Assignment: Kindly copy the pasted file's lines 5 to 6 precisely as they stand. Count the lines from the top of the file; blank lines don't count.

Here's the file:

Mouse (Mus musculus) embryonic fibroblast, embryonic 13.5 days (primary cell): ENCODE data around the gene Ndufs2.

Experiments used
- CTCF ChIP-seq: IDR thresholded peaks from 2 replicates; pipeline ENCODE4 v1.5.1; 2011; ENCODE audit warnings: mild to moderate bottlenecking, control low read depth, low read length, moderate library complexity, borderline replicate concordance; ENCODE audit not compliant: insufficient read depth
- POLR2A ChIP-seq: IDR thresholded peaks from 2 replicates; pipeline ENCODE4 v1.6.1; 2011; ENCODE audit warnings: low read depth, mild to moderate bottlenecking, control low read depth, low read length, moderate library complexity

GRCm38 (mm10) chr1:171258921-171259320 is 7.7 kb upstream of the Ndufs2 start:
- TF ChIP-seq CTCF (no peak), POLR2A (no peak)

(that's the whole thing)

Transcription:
GRCm38 (mm10) chr1:171258921-171259320 is 7.7 kb upstream of the Ndufs2 start:
- TF ChIP-seq CTCF (no peak), POLR2A (no peak)